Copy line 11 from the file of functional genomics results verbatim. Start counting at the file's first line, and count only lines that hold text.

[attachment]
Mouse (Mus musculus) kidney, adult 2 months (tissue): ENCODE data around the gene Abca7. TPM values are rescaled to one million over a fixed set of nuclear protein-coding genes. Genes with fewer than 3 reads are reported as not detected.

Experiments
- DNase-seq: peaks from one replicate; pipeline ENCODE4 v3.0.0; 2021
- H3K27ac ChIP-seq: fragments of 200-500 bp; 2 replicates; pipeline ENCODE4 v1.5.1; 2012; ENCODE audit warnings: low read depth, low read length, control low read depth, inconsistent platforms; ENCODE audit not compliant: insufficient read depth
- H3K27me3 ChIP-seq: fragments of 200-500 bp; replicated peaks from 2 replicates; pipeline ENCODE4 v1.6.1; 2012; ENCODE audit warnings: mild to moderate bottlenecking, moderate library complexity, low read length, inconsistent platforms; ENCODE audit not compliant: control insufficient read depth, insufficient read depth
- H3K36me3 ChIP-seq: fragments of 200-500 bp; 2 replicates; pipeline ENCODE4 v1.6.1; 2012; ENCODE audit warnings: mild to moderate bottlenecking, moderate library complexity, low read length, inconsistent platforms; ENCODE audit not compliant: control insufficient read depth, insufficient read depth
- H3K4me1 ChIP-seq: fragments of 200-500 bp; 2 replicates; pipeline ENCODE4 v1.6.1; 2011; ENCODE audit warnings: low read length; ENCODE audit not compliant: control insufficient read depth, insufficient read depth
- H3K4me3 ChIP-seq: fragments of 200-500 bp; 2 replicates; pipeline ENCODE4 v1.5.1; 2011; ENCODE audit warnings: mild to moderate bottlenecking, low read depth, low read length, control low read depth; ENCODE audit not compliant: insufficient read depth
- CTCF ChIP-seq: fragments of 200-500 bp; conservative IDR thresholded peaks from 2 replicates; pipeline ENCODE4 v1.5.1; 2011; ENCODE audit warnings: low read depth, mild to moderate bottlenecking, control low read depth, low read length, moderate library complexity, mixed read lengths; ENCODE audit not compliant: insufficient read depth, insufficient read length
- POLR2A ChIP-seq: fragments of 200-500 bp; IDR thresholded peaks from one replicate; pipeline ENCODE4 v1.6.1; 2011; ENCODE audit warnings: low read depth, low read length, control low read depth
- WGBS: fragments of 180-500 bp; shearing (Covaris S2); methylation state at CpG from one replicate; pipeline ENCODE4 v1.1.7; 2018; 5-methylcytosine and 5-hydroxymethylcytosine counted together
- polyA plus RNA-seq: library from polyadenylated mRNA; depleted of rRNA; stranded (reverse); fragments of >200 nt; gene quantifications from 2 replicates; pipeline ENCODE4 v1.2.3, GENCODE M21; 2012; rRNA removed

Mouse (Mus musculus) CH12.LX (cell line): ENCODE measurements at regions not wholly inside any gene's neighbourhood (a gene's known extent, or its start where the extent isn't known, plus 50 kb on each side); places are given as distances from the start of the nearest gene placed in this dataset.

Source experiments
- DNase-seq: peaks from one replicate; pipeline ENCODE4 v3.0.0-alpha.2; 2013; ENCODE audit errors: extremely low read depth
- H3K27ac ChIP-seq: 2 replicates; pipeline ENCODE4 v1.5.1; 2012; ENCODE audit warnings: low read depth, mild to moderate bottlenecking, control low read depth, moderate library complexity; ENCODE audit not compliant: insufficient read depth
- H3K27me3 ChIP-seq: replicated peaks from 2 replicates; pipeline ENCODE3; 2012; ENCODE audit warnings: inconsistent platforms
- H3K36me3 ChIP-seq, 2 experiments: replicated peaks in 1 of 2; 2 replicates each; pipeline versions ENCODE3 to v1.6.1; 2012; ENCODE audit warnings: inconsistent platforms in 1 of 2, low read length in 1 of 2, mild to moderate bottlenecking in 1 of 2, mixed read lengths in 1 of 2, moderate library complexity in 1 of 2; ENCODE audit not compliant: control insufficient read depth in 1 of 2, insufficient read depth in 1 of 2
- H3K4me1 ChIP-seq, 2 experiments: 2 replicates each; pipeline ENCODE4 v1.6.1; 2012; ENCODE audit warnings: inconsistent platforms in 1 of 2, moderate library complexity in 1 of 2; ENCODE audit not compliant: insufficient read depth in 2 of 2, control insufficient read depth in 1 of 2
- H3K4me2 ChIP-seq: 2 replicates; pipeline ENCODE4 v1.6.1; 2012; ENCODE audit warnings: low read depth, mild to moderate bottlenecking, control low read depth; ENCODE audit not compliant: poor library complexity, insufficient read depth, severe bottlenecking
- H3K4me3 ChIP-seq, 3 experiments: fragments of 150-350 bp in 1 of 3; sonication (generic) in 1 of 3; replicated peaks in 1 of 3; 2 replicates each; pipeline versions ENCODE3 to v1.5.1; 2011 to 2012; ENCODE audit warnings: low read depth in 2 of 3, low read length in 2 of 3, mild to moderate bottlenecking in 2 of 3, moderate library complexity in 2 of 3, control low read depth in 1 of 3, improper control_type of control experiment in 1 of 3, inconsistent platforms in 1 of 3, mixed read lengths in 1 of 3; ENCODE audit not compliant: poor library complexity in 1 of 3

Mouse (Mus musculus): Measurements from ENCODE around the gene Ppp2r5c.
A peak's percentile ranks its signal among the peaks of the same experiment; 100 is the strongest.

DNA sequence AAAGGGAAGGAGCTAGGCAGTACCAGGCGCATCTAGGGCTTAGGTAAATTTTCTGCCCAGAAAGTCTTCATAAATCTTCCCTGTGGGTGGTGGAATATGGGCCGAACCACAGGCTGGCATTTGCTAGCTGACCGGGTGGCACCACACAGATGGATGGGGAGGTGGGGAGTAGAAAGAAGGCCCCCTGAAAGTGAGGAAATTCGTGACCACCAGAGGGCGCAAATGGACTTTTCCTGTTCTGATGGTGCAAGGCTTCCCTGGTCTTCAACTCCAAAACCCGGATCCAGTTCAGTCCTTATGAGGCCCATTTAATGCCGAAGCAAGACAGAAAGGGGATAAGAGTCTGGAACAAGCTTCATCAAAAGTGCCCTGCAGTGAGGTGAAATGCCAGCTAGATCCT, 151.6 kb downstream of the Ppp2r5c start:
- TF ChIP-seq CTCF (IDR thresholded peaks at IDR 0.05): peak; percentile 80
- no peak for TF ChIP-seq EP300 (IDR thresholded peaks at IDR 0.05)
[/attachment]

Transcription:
- WGBS: fragments of 180-500 bp; shearing (Covaris S2); methylation state at CpG from one replicate; pipeline ENCODE4 v1.1.7; 2018; 5-methylcytosine and 5-hydroxymethylcytosine counted together